The Rose and the Reich

Munich 1942, from the left: Hans Scholl, his sister Sophie Scholl, and Christopher Probst.
Munich 1942, from the left: Hans Scholl, his sister Sophie Scholl, and Christopher Probst.

The White Rose were a group of students, writers and designers from the University of Munich that held weekly discussion groups, painting "Freedom" on brick walls and circulated anti-facist literature in the heart of Nazi Germany during World War II.

From June 1942 until February of 1943, members of the White Rose wrote and distributed newsletters that attacked the brutal policies of Nazi Germany that included the brutal truth about euthanasia of German citizens, genocide of Jews, the practice of concentration camps for opposition leaders, and the draconian punishments for speaking out against the policy of compulsorary military service, beginning as children, in Hitler's armies. The White Rose sent these leaflets across Germany and Europe in an attempt to build a "bridge to the non-Nazi world."[0]

"- why do you allow these men who are in power to rob you openly and in secret, of your rights until one day nothing, nothing at all will be left but a mechanized state system presided over by criminals? Is your spirit already so crushed by abuse that you forget...?"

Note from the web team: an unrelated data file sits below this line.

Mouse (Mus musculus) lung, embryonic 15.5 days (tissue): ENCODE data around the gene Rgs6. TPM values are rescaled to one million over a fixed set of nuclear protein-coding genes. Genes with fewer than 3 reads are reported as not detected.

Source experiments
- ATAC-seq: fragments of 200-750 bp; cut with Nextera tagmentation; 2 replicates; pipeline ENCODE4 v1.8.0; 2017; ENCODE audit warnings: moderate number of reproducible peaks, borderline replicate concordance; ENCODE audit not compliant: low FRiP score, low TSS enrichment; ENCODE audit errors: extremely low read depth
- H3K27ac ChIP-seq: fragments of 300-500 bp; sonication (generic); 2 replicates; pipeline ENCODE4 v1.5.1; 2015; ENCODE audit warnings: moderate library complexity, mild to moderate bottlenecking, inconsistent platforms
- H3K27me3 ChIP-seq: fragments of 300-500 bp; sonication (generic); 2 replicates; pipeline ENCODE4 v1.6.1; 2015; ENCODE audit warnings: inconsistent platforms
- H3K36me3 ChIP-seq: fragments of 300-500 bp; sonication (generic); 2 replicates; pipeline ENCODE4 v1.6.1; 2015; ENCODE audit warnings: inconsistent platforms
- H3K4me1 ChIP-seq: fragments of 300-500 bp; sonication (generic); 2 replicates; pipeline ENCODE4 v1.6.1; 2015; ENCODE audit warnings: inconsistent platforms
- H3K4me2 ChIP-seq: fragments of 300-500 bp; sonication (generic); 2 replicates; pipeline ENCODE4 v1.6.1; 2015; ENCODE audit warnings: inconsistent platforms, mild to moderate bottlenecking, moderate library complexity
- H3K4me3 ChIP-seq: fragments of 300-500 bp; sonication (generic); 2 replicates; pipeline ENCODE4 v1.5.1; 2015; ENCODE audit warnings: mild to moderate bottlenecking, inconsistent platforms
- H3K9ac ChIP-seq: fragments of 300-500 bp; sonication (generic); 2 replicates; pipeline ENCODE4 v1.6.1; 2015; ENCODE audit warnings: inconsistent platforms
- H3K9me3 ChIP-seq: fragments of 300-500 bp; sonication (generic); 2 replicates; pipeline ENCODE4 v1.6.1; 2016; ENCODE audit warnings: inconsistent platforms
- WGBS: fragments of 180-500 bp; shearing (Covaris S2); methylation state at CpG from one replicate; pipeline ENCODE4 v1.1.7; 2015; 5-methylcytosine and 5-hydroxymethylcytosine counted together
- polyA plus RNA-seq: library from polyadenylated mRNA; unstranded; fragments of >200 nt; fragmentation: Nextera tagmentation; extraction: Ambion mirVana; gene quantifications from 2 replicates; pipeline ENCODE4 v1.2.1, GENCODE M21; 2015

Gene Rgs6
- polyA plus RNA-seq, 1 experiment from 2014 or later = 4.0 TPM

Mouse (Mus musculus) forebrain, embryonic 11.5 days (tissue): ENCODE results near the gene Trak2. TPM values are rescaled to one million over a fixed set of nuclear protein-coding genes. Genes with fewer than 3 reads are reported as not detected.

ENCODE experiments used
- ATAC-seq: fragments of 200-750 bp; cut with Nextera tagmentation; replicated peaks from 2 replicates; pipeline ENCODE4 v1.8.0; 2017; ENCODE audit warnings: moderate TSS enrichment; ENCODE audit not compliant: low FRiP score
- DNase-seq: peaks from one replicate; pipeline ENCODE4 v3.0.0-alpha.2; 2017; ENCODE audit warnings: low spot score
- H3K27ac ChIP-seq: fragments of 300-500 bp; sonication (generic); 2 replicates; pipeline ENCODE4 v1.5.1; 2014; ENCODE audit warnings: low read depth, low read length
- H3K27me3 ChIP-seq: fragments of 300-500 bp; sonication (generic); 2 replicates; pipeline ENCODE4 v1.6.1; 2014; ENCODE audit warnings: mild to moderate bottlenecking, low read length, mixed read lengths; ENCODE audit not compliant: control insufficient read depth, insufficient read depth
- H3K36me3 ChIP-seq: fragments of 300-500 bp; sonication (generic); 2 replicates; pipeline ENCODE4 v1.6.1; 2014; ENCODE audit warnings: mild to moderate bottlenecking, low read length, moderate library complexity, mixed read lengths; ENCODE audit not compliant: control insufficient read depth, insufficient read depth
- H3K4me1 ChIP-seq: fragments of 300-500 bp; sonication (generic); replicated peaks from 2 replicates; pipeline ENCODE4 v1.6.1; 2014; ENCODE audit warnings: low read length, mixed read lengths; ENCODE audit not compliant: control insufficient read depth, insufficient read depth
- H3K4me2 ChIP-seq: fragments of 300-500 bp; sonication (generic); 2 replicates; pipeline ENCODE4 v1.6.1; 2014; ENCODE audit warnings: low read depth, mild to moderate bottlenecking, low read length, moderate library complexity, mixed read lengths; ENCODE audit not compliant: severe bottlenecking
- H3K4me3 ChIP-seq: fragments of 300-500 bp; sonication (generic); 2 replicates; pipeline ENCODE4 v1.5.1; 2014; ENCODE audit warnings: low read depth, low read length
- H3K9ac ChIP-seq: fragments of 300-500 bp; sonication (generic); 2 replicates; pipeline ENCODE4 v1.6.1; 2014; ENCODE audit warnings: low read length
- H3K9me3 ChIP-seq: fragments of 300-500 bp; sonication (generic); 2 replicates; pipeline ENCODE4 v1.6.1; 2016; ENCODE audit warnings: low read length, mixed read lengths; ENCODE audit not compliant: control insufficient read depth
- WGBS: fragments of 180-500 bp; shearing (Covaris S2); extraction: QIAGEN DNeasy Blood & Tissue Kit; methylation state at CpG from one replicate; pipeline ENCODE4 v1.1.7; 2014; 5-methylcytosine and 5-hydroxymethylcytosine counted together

— From Leaflet #2, 1942

The leaders of the White Rose: Hans and Sophie Scholls, Christopher Probst and the others were not Jewish, Communists or violent dissenters. They were German citizens. As children, the Scholls had been leaders in the Nazi Youth Party. Hans had been a flagbearer at a Party Rally in Nuremberg. Additionally, before entering medical school, Hans Scholls had enlisted in the German Army and fought for Germany in WWII.

One day however, as the war raged, Hans Scholls came upon a young Jewish woman, under forced labor, digging a trench. The whole idea of what the Nazi regime was doing struck his heart, he realized but for the grace of God, he could have been the one there, or his sister.

A series of six leaflets signed by the "Students of Munich" were diseminated until the six core members of the group were captured by the Gestapo in 1943.

The leaders of the White Rose, mostly in their twenties, including the Scholls and Christopher Probst, were tried in the notorious People's Courts and executed by decapitation in 1943. Inge Scholl, one of the few members of the group who outlived the Reich, went on to found a school in Ulm and wrote several books about the resistance group.

[0] = "G.39, Ein deutsches Flugblatt (A German Leaflet)", Aerial Propaganda Leaflet Database, Twentieth World War,

Wikipedia, The White Rose of Munich
IMDB, Die weiße Rose (1982)
Spartacus Education, White Rose: Nazi Germany
Shoah Education, The White Rose
Amazon, The White Rose: Munich, 1942-1943 by Inge Scholl translated by Arthur R. Schultz, Unknown Binding 1983.

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